Gaga Over Govs
Mirror, mirror on the wall. Who’s the hottest governor of them all?
The current cyberspace chatter is Sarah Palin, Alaska’s first female governor, who sports high cheekbones, naughty librarian glasses and a beauty queen past. One post on snarky Wonkette.com declares, “This chick could be solely responsible for why polar bears have no icebergs to swim to.”
Palin spokeswoman Sharon Leighow says the gov takes it all in stride, noting the recent Alaska Magazine story that crowned her “America’s Hottest Governor” was referring to her meteoric political rise. “She’s flattered by all the national attention,” Leighow says.
Palin’s not above having fun with her image. The mom of four (with a fifth on the way) did a winsome spread for February’s Vogue.
Not too long ago Jennifer Granholm, who boasts her own enviable cheekbones and beauty pageant bona fides, was declared the blonde bombshell of governors. She still wins her fair share of admiring (and slightly creepy) blog posts.
But as far back as her attorney general days, Granholm and her staff have stressed her Harvard Law training and political smarts, even axing ads that cast her as too much of a glamour girl.
Spokeswoman Liz Boyd isn’t amused by the hotness debate. “In a year when a woman is running for president, speaker of the House of Representatives in Washington and nine women are serving as governors, we would like to think the media would realize that citizens are interested in much more than appearances — and what officials are doing to help them,” she said.
Boyd has a point. Somehow, we doubt John Engler’s staff ever grappled with this question.
Could last year’s budget fiasco have been avoided if Jennifer Granholm and Mike Bishop had hashed the whole thing out over a cozy bottle of Cabernet?
Probably not. Then again, it couldn’t have hurt. That’s the inspiration behind The Political Winery, the brainchild of Democratic lawyer Chris Trebilcock and Republican John Helmholdt, communications director for Grand Rapids Public Schools. They are alumni of the Michigan Political Leadership Program at Michigan State University.
“John and I don’t agree on a lot,” says Trebilcock, an attorney with Miller Canfield in Detroit, “but it’s a lot easier over a nice glass of wine.”
Armed with the motto “Putting the Party Back into Politics,” the venture will be up and running in four to six weeks, they say. Thirsty partisans will be able to place orders at www.politicalwine.com for wine made and bottled in Michigan.
The Founding Fathers, as Trebilcock and Hemholdt merrily refer to themselves, have crafted four politically themed wines to savor. Our favorites? Jack Blue, a “wine for the common man…often criticized for having a disorganized flavor,” and Red Trunk, whose “recent blends may be too conservative for some political tastes.”
ArtServe Michigan has a new CEO, a new office and a new mission: to advocate for arts and culture in Lansing, Washington, D.C. and in municipalities and school districts across the state.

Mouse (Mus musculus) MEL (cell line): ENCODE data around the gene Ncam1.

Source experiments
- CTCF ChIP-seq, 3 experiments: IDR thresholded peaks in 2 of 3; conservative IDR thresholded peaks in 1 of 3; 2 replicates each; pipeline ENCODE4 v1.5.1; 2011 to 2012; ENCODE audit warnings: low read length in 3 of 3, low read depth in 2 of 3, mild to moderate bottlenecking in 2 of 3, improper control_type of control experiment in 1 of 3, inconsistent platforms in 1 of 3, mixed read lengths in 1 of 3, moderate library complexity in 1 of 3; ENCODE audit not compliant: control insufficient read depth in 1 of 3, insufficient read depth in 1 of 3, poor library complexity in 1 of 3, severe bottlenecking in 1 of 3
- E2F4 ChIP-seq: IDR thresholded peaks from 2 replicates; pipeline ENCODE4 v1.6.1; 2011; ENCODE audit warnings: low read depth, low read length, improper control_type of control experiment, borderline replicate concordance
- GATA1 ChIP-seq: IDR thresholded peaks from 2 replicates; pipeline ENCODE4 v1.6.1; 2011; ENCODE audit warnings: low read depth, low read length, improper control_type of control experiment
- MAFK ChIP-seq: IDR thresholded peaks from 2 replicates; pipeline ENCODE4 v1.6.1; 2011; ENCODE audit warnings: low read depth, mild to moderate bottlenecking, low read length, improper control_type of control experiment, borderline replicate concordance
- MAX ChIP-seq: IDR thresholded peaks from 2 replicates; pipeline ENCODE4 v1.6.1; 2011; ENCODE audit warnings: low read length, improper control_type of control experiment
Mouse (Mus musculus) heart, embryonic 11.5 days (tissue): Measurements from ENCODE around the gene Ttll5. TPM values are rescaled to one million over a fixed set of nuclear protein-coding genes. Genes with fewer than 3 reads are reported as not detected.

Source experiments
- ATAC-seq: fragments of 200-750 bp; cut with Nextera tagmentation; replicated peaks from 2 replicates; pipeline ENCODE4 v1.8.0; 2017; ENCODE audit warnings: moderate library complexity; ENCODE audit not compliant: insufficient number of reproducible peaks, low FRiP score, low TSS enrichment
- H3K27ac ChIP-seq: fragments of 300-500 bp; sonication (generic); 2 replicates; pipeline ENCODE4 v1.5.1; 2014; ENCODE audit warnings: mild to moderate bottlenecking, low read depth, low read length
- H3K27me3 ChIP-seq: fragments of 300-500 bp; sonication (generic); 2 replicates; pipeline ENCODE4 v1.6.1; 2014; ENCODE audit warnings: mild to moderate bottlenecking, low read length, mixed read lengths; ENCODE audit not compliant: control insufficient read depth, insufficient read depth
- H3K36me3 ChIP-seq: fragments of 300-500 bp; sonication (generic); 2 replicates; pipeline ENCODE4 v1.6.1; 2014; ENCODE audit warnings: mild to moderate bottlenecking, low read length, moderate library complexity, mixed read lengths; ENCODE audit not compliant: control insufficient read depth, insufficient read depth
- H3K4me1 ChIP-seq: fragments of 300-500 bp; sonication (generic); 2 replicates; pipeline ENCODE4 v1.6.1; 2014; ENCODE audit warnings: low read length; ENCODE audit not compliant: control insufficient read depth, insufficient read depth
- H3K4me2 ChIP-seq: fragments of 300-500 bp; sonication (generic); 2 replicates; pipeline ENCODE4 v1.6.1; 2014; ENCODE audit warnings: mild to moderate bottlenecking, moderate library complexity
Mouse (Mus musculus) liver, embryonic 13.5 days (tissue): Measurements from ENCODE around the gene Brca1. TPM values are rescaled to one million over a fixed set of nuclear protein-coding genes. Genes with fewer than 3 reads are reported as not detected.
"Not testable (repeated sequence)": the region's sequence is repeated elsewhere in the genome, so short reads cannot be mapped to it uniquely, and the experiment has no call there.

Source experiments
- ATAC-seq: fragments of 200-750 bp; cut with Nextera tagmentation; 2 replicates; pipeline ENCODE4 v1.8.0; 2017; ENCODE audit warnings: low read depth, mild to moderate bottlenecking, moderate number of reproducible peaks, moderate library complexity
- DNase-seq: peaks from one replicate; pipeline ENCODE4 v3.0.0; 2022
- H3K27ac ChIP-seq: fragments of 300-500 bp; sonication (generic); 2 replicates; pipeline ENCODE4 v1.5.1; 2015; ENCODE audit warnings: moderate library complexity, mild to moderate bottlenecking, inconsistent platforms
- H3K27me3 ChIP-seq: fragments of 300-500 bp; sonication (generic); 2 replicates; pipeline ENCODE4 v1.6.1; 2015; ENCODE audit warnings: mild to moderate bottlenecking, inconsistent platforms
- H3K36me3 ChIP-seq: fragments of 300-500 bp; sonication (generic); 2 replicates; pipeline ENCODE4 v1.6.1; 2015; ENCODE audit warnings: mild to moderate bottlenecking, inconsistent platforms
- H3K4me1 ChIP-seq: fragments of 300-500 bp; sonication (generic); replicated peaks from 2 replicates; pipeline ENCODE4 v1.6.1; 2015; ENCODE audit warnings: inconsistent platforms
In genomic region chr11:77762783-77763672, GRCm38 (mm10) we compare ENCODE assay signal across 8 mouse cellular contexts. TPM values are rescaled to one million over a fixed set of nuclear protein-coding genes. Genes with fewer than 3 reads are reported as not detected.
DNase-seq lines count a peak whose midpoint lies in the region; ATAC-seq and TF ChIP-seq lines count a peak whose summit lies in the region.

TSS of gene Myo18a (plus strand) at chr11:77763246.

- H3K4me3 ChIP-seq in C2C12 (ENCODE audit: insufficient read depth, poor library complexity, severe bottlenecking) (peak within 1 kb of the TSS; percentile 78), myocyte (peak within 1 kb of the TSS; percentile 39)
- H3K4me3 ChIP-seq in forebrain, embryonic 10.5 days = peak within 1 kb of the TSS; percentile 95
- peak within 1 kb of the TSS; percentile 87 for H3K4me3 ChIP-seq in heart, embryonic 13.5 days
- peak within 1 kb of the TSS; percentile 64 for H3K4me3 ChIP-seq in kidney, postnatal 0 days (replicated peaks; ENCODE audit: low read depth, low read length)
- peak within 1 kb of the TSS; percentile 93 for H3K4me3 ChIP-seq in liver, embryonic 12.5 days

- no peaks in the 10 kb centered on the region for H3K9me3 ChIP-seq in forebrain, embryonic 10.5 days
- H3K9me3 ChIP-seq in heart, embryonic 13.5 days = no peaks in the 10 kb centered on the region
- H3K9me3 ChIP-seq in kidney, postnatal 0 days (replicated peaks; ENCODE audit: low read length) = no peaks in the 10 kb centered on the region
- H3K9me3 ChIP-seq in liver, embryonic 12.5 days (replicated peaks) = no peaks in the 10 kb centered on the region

Fresh off a merger with the Michigan Association of Community Arts Agencies 17 months ago, ArtServe seeks to unite the state’s thousands of artists. The Wixom-based organization is headed by Neeta Delaney, a dynamo who made her mark directing Jackson’s Armory Arts Project, which won rave reviews from Gov. Granholm.
Delaney says arts and culture are critical engines of the new economy, but steeped in Michigan tradition. “We are so diverse in both peninsulas. We have a history of creative people in this state — just look at the auto industry,” she says. “We have a legacy of innovation, invention and entrepreneurship.”
ArtServe is gearing up for Arts & Culture Advocacy Day in Lansing March 19. Arts funding has taken it on the chin in recent years, and when Granholm placed a moratorium on arts funding last year during the budget crisis, Delaney called it “really the straw that broke the camel’s back.”
“Education, health care and public safety are all basic things Michigan has to invest in,” she adds. “But Michigan has to also invest in things that differentiate us and draw young people — like cultural resources.”
Michigan’s Newest J Hall of Famers
The man whose rough-and-tumble questioning has made many a politician squirm and stumble will soon take his place in the Michigan Journalism Hall of Fame.
Tim Skubick, a Capitol staple for four decades in TV, radio and newspapers, will be honored along with Roberta Applegate, Keith Crain, Richard Mayer and Norman Sinclair at the 23rd annual event. The induction is at 5 p.m. April 27 at the Kellogg Center at Michigan State University.
Crain is chairman of Crain Communications, which publishes more than 30 weekly trade publications, including Crain’s Detroit Business, Automotive News and AutoWeek. The late Roberta (Bobbie) Applegate was the first female full-time Capitol reporter for the Associated Press during the 1940s, and later wrote for The Miami Herald.
Sinclair, a 2003 finalist for the Pulitzer Prize Gold Medal for Public Service, is a former reporter for The Detroit News and now an investigative reporter for WJBK-TV in Detroit. Artist Richard (Dick) Mayer spent more than four decades at the Detroit Free Press until retiring as art director in 1996.
When asked about the tribute, Skubick discarded his signature dry wit and lauded his profession: “The real recipients of this honor are the media out there that have had a strong commitment to covering Michigan’s government and politics. Without that, there is no opportunity to enter the Hall of Fame.”